Millions of Black Holes Are Hiding in the Milky Way Eating Matter from Interstellar Space

Across the Milky Way, there are millions of undiscovered black holes that are consuming matter from interstellar space, draining our galaxy of dust and gas floating in the voids between stars. Now, a pair of Japanese scientists have announced a plan to hunt down these "lost" black holes.

The idea that there are millions of black holes hiding in the Milky Way is not new. In 2018, NASA-funded research found there could be between 10,000 and 20,000 black holes gathered around the supermassive black hole at the center of the galaxy. Research published February also said there are potentially 100 million "quiet black holes" in the Milky Way.

Tracking these regions in space is difficult, however. The gravitational forces around a black hole are so intense not even light can escape. This means they cannot be detected using traditional methods used to observe other celestial objects.

However, astronomers Daichi Tsuna and Norita Kawanaka, from the University of Tokyo and Kyoto University in Japan, claim to have found a new way of detecting these "isolated black holes" (IBHs).

Their study, which has been posted on the preprint server, suggests observing IBHs through their X-ray emissions. The paper, which is yet to be peer reviewed so has not been assessed by other scientists working in the field, builds on the understanding that IBHs, like all black holes, feed on matter from interstellar space. This produces an accretion disk of matter that surrounds the black hole, which—for the biggest black holes—produces X-rays that can be detected by scientists.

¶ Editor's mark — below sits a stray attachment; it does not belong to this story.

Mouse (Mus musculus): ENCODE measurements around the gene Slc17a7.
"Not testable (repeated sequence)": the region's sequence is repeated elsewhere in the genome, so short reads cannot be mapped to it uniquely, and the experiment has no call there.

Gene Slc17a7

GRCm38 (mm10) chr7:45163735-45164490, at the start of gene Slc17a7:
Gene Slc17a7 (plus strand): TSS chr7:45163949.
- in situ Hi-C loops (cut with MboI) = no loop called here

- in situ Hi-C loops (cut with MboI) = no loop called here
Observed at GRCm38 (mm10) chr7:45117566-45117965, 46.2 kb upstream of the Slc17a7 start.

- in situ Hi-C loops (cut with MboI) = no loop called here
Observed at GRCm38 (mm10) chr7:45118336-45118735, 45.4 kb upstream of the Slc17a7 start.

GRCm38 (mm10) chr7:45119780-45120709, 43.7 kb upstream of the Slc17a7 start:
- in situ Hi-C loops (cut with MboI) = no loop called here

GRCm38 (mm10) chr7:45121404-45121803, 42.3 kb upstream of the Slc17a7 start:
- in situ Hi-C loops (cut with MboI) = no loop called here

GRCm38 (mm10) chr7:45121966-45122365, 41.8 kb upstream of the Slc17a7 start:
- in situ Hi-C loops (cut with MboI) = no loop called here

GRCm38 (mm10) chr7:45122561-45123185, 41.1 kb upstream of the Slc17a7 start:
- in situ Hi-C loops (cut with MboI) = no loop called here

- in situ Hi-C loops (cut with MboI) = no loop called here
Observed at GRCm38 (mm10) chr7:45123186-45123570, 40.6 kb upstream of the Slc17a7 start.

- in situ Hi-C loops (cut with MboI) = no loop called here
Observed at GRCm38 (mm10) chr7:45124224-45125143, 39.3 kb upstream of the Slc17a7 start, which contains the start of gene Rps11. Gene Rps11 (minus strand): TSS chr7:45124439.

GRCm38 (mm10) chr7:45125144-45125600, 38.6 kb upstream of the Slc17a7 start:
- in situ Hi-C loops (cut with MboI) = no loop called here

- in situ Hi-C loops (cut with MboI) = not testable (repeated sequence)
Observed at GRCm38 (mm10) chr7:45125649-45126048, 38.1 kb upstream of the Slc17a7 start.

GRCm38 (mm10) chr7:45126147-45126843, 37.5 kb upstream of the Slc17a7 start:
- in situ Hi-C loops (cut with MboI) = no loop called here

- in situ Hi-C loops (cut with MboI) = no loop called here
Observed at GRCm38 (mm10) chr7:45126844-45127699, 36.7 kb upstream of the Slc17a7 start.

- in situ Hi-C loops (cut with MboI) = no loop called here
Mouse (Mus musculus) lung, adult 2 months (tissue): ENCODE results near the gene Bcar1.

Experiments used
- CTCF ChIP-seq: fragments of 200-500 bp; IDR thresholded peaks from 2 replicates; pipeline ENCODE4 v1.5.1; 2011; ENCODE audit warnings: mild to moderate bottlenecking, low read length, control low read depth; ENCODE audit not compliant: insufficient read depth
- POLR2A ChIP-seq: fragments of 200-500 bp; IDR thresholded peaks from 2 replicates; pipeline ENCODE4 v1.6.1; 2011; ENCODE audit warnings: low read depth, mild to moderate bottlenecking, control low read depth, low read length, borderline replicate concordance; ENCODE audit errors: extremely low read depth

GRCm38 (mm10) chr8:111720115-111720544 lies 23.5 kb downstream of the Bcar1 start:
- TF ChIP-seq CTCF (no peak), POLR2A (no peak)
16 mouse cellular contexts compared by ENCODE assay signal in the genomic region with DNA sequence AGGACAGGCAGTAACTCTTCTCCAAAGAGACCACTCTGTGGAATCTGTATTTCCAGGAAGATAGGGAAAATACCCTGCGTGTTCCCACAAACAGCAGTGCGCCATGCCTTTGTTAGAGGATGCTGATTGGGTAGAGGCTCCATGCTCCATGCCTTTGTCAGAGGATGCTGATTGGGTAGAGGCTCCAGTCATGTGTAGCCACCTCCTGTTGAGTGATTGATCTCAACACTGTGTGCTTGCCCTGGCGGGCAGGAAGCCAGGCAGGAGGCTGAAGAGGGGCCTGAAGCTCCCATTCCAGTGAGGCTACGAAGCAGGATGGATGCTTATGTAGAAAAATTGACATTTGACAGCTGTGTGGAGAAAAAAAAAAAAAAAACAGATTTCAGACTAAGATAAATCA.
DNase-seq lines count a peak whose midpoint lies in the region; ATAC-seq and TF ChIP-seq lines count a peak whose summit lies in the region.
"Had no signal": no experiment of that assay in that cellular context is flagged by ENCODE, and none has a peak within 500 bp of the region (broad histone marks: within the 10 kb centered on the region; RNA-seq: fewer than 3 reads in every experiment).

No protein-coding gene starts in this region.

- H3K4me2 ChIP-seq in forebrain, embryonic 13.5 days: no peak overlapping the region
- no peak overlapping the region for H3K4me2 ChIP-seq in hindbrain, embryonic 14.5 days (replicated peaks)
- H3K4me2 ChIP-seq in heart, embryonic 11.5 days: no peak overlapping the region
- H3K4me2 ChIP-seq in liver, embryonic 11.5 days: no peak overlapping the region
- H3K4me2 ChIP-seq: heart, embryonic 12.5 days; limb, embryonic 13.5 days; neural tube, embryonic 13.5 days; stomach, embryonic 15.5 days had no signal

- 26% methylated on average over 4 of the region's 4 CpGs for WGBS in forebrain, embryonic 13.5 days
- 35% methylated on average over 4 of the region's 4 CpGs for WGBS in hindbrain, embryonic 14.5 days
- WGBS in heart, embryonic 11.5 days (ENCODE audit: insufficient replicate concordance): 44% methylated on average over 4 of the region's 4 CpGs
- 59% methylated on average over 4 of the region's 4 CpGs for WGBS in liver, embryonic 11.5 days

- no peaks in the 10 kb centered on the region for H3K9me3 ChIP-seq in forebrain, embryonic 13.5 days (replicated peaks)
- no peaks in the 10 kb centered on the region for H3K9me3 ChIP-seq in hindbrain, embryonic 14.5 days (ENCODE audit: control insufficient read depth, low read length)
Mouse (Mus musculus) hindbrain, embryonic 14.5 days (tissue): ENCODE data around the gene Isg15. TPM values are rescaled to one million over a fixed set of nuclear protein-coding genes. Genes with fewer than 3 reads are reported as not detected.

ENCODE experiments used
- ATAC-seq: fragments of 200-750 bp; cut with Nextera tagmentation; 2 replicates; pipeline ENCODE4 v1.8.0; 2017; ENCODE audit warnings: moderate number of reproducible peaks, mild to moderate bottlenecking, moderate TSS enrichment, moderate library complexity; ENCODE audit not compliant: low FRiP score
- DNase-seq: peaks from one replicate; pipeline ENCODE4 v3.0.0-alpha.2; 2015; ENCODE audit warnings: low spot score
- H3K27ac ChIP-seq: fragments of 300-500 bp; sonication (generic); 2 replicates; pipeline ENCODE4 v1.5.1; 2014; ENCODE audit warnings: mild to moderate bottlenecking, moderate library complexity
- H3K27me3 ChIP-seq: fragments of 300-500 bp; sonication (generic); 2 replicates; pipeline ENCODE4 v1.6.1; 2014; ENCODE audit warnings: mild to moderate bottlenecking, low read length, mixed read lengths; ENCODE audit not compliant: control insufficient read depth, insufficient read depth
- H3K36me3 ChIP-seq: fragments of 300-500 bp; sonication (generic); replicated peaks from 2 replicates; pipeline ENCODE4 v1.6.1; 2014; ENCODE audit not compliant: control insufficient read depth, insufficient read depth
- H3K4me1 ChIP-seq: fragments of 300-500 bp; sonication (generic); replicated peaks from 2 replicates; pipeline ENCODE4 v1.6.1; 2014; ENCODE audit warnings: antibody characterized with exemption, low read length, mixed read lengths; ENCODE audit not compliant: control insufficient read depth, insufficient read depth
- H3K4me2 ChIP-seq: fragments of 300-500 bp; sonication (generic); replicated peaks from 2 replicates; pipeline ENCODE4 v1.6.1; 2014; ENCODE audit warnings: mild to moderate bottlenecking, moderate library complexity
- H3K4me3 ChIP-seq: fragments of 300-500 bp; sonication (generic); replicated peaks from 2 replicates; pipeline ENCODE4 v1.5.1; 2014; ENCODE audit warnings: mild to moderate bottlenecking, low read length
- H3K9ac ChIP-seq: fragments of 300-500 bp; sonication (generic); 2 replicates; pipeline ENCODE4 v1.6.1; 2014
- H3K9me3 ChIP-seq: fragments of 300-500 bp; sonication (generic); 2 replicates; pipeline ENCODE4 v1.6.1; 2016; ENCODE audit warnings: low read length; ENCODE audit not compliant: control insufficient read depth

But for IBHs, the accretion flow is "unusually weak," meaning it does not produce strong X-ray emissions. However, because of the weak accretion flow, there is a much stronger outflow of material. As LiveScience first reported, Tsuna and Kawanaka focus on the shock produced when this outflow hits the surrounding material. When this happens, electrons are accelerated, producing radio waves that could be detected.

The scientists say the technique is optimistic—detecting IBHs in this way would require extremely sensitive equipment and would probably could not be used to find the vast majority of these hidden black holes.

Astrophysicist Simon Portegies Zwart, from Leiden University in the Netherlands, who was not involved in the study, told LiveScience that Tsuna and Kawanaka's method of detecting IBHs "would be great" but "the sensitivity may pose a problem."

The authors say the forthcoming Square Kilometer Array (SKA) telescope, which will be based in Australia, may offer capabilities required. "We propose in this paper that IBHs can be one of the promising targets for SKA, and aim to give an estimate on the number of detectable IBHs in the whole Galaxy by the two SKA phases," they say.

black hole
Artist impression of a black hole. iStock